Many people haven’t even heard of the rel=nofollow attribute, and yet it is a heavily contested and debated topic. So I guess an important first question would be ‘What is the nofollow attribute?’ The nofollow attribute is a value used in HTML scripting to instruct (most) search engines that the page rank of the link’s target should not be influenced. In other words, if you added the nofollow attribute, you were basically saying you could not/would not vouch for the credibility of the target link. This was established in 2005 as a response to an increase in comment spam on the popular blogging platform Blogger.
When Google introduced this attribute, it was only a matter of time before SEOs and SEMs would find a way to exploit it. Individuals looking for that extra tweek to improve their site ranking and indexing started using the nofollow attribute for PageRank sculpting or PR sculpting. This is a topic best left for another post, but the gist of it is that people were able to actively influence the way Google was ranking pages, and Google doesn’t like that!Basically, the attribute was no longer being used as it was originally intended and was being exploited, so changes were made, and these changes were officially announced.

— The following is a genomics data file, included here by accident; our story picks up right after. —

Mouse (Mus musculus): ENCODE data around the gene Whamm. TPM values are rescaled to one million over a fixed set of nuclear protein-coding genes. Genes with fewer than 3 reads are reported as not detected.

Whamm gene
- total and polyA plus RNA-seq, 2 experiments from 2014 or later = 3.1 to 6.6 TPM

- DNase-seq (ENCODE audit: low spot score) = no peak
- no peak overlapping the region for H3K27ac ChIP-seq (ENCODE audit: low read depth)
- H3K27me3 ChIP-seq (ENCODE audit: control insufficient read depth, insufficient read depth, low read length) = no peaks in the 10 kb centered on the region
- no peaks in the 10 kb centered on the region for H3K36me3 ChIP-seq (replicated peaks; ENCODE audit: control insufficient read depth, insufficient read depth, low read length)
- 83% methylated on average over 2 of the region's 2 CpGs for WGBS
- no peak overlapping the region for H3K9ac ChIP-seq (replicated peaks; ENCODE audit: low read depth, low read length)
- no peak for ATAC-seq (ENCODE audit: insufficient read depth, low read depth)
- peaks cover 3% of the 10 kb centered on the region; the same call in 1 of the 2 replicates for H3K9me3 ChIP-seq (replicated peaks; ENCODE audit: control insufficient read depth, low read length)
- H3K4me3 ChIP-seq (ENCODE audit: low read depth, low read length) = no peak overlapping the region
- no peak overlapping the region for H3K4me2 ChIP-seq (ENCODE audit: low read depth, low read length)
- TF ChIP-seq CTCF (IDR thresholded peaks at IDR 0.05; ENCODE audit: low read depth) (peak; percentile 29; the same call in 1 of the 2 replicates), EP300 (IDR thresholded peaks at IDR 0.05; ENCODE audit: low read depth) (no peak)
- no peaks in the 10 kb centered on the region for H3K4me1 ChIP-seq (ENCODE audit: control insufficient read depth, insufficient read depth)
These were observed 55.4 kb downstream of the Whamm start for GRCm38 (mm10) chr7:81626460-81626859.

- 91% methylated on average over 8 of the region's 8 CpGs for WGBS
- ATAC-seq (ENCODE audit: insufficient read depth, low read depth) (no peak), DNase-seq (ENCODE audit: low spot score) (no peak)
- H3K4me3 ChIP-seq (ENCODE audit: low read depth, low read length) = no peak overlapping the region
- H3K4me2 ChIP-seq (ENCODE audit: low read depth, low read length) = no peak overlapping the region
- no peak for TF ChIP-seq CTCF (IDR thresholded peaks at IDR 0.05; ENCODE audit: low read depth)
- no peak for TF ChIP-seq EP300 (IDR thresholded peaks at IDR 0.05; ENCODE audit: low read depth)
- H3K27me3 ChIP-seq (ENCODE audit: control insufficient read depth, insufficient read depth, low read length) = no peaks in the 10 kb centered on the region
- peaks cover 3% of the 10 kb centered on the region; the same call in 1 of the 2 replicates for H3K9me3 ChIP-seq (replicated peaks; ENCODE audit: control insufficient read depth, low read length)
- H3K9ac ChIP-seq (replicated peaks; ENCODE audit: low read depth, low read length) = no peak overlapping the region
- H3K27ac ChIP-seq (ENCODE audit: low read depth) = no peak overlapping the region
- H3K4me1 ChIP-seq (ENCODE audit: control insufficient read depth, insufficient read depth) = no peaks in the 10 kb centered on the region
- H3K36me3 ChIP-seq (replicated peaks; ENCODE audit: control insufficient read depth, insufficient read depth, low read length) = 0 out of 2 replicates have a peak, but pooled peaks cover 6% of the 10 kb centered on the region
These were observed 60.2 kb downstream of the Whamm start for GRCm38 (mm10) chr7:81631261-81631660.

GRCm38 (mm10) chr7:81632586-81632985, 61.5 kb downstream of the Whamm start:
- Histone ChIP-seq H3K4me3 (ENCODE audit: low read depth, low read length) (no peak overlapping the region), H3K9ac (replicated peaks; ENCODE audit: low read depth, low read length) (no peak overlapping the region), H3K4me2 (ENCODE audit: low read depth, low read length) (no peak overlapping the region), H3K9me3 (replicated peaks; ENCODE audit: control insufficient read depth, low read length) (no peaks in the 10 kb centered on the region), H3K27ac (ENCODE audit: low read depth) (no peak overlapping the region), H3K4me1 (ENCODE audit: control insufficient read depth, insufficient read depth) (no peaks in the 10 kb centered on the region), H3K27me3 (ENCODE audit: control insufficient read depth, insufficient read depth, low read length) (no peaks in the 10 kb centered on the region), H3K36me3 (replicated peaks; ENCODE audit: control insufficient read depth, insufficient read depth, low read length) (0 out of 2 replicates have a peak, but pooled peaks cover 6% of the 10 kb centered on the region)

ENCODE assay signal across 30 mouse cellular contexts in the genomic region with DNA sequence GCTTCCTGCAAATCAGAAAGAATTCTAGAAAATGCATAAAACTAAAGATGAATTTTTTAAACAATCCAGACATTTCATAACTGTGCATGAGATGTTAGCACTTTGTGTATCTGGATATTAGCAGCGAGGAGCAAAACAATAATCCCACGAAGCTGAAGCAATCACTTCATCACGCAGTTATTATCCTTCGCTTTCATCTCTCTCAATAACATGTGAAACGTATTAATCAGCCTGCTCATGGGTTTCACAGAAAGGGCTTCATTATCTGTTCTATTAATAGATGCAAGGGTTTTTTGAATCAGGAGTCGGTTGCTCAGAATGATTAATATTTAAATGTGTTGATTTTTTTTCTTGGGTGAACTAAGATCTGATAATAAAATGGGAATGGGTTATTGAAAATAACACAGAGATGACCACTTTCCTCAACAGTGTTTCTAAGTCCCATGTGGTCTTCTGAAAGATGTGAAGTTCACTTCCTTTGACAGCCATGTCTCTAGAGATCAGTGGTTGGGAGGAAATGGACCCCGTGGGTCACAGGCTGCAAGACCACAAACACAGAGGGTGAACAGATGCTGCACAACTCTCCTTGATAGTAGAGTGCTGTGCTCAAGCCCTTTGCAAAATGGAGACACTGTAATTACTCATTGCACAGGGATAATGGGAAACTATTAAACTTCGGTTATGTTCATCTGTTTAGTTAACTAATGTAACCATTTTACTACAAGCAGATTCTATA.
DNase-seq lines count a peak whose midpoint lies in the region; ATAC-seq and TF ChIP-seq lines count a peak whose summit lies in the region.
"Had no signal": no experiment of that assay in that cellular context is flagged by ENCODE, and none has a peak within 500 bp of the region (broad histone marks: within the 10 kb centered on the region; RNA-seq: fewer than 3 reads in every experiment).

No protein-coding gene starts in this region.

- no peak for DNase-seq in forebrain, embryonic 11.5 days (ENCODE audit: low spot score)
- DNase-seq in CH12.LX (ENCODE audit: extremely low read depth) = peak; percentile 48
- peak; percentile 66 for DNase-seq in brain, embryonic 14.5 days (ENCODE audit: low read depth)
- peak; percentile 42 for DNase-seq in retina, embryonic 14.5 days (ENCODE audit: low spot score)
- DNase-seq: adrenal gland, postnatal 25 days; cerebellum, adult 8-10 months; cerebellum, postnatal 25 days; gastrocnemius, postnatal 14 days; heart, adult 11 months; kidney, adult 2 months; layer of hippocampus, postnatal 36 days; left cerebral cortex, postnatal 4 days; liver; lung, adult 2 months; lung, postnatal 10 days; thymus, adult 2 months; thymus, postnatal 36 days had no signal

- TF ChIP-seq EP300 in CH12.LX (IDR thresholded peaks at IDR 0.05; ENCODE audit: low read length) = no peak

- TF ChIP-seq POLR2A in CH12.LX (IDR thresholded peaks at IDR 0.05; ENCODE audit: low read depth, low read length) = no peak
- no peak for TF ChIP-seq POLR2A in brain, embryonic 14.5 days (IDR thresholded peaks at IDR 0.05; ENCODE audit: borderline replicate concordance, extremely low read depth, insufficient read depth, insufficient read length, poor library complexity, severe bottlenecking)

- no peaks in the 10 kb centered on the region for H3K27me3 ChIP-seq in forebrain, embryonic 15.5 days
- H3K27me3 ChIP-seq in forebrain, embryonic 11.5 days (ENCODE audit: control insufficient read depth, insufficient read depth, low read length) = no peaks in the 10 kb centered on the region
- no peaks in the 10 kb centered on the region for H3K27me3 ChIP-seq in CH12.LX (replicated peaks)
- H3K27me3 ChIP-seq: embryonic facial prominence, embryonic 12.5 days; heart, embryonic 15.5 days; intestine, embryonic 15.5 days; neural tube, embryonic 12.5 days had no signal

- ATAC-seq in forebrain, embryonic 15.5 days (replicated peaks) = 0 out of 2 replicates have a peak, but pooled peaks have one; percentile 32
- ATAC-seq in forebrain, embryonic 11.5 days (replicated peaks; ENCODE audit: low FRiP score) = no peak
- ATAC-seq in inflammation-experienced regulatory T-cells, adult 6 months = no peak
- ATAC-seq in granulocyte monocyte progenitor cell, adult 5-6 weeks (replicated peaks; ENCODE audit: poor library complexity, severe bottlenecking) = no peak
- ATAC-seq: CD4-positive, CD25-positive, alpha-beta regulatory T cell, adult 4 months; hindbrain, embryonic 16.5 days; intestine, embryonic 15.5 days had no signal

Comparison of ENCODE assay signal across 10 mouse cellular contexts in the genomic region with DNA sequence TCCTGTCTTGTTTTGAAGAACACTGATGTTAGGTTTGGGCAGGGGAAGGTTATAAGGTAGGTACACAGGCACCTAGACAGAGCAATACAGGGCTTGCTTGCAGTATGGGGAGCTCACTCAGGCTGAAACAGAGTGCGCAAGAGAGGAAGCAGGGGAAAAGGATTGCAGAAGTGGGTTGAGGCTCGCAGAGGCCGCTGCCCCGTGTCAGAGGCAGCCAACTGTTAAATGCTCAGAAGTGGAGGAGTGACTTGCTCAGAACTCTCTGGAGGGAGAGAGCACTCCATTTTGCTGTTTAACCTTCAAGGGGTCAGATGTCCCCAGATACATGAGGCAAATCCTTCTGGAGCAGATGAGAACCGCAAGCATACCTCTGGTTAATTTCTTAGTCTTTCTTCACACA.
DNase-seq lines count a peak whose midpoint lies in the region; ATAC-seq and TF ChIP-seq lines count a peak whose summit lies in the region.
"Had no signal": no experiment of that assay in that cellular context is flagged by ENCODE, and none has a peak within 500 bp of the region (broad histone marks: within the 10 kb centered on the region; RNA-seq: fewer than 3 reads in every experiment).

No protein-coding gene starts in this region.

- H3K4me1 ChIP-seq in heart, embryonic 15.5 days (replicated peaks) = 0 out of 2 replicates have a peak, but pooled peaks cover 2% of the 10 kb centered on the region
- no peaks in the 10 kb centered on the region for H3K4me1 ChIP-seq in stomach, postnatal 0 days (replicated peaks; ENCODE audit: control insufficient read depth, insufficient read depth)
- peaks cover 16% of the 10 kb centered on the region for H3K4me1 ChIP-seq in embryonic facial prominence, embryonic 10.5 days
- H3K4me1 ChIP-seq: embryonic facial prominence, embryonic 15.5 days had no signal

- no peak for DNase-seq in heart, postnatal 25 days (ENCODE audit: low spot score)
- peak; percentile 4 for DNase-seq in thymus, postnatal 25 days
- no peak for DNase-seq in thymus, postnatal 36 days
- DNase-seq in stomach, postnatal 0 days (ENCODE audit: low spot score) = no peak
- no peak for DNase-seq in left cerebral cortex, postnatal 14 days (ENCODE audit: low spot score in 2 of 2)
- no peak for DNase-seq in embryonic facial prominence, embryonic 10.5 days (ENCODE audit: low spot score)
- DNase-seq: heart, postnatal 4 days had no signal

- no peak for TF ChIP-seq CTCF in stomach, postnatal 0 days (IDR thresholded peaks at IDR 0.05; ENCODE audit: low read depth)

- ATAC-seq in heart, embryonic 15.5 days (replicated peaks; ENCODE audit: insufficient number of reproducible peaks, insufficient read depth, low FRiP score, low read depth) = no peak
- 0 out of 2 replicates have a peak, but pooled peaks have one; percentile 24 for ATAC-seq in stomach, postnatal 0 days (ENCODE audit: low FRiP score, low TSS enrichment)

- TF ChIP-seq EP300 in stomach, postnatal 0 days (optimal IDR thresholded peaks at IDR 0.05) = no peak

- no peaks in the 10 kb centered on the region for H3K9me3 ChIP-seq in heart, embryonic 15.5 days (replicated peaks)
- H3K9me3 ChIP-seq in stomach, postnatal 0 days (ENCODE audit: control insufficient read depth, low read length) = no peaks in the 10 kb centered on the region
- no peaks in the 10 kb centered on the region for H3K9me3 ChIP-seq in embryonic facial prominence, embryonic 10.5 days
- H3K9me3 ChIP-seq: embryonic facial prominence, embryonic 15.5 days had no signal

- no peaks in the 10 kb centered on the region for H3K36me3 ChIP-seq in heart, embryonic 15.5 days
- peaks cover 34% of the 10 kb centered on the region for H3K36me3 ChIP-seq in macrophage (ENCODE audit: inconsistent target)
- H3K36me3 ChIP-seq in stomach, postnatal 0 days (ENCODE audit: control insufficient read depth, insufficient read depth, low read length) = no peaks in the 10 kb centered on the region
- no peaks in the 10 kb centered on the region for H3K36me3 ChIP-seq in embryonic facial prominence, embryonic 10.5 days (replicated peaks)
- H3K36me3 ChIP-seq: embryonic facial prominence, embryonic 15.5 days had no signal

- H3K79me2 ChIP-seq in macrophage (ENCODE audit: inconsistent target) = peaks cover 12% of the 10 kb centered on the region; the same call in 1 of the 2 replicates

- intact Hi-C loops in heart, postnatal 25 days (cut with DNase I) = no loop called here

Being in a competitive market and vying for ranking with terms like dedicated servers and managed hosting, I’m always looking for that edge as well. Apparently, using the nofollow tag isn’t that edge. Matt Cutts, an unofficial guru of SEO and Google search, recently posted an article discussing PR sculpting and the changes to the rel=nofollow attribute. It is an interesting, albeit complicated, read that you can check out here.